Given that, the starting point is to underline a critical difference in perspective. At least in principle, science and engineering are about a search for truth. Democracy is not just not a search for truth, it is not really a search for anything. And that difference is simultaneously obvious, a strength and a source of deep confusion and misunderstanding
Democracy is not a search for truth; it is an algorithm for resolving disagreements
But this talk is interesting not just to an audience of technologist having the world of public policy explained by one of their own who has ventured into a strange and distant land. Given the importance of AI and machine learning – and indeed technology change more generally – to almost every aspect of policy, it is jut as important for policy makers and players in the democratic process to understand how their world is perceived. And from that perspective, this is a fascinating account of a strange world by a participant-observer who has retained his distance and brings a distinct professional perspective.
This is thinking at epic scale.
Consider the Milky Way crashing into Andromeda in about four billion years from now, taking another billion years to establish some form of stability.
Now consider the unstoppable force of technological (and social change) colliding with the established cultures and practices of government.
Now reflect on how good a metaphor the first is for the second. There’s probably less than four billions years to wait until we find out.
New writing from Richard Pope is always something to look out for: he has been thinking about and doing the intersection of digital and government more creatively and for longer than most. This post is about the myriad ways in which government is not real time – you can’t track the progress of your benefit claim in anything like the way in which you can track your Amazon delivery. And conversely, at any given moment, Amazon has a very clear picture of who its active customers are and what they are doing, in a way which is rather less true of operators of government services.
He is absolutely right to make the point that many services would be improved if they operated – or at least conveyed information – in real time, and he is just as right that converted (rather than transformed) paper processes and overnight batch updates account for some of that. So it shouldn’t detract from his central point to note that some of his examples are slightly odd ones, which may come from an uncharacteristic confusion between real time and event triggered. There is a notification to potential school leavers of their new national insurance number – but since children’s sixteenth birthdays are highly predictable, that notification doesn’t need to be real time in the sense meant here. It was very useful to be told that my passport was about to expire – but since they were helpfully giving me three months’ notice, the day and the hour of the message was pretty immaterial.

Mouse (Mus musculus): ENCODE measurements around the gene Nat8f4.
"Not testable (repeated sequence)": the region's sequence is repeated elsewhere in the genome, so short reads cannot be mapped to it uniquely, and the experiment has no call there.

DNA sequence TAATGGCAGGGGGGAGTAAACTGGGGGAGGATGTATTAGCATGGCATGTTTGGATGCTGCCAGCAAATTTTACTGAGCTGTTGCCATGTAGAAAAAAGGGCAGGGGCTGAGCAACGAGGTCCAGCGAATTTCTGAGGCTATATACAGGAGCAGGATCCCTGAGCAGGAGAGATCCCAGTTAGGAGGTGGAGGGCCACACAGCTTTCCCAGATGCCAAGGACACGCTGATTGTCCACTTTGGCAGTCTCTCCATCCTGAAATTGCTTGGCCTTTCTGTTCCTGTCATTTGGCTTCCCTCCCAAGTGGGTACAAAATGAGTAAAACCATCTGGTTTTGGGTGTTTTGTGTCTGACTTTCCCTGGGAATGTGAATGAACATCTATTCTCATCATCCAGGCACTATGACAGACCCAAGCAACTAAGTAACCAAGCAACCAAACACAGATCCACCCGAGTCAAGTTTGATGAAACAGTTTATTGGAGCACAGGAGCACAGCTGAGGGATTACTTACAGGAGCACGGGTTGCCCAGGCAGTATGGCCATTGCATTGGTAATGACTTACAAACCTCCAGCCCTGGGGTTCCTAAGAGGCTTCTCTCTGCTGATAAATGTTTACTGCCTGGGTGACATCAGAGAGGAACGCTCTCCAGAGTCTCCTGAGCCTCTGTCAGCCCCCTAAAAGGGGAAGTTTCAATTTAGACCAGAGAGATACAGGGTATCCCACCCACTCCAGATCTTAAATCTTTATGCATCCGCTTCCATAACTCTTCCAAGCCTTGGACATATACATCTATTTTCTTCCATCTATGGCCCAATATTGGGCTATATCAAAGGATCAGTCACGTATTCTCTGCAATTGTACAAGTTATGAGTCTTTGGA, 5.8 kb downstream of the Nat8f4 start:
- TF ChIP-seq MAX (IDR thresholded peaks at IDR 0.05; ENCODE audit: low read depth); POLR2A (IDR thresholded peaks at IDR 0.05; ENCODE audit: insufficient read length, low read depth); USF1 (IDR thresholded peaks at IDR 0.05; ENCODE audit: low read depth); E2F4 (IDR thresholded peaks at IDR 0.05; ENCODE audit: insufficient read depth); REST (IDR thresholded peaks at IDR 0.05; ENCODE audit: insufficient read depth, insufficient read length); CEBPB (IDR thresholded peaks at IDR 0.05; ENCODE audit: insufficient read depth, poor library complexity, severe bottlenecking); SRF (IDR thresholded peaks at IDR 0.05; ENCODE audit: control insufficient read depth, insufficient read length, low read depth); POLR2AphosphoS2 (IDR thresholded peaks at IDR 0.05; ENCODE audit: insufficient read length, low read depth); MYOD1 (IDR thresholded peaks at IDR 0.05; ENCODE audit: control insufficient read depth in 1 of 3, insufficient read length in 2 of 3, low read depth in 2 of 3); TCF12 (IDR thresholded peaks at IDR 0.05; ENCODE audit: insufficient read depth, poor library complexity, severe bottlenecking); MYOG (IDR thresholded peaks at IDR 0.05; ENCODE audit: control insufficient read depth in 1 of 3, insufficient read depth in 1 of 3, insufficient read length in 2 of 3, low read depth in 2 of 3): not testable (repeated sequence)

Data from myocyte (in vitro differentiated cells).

Of course there are government services which should operate on less leisurely cycles than that, and of course those services should be as fast and as transparent as they reasonably can be. But perhaps the real power of real-time government is from the other side, less in shortening the cycle times of service delivery and much more in shortening the cycle times of service improvement.
The story of how Estonia became the most e of e-governments is often told, but often pretty superficially and often with an implied – or even explicit – challenge to everybody else to measure themselves and their governments against the standard set by Estonia and despair. This post provides exactly the context which is missing from such accounts: Estonia is certainly the result of visionary leadership, which at least in principle could be found anywhere, but it is also the result of some very particular circumstances which can’t simply be copied or assumed to be universal. There is also a hint of the question behind Solow’s paradox: the real test is not the implementation of technology, but the delivery of better outcomes.
None of that is to knock Estonia’s very real achievements, but yet again to make clear that the test of the effectiveness of technology is not a technological one.
Governments should move slowly and try not to break things. That’s a suggestion slightly contrary to the fashionable wisdom in some quarters, but has some solid reasoning behind it. There are good reasons for governments not to be leading edge adopters – government services should work; innovation is not normally a necessary counter to existential threats; service users are not able to trade stability for excitement.
That’s not an argument against innovation, but it is an argument for setting pace and risk appropriately. As a result, this post argues, the skills government needs are less to do cutting edge novelty, and much more to do with identifying and adopting innovations from elsewhere.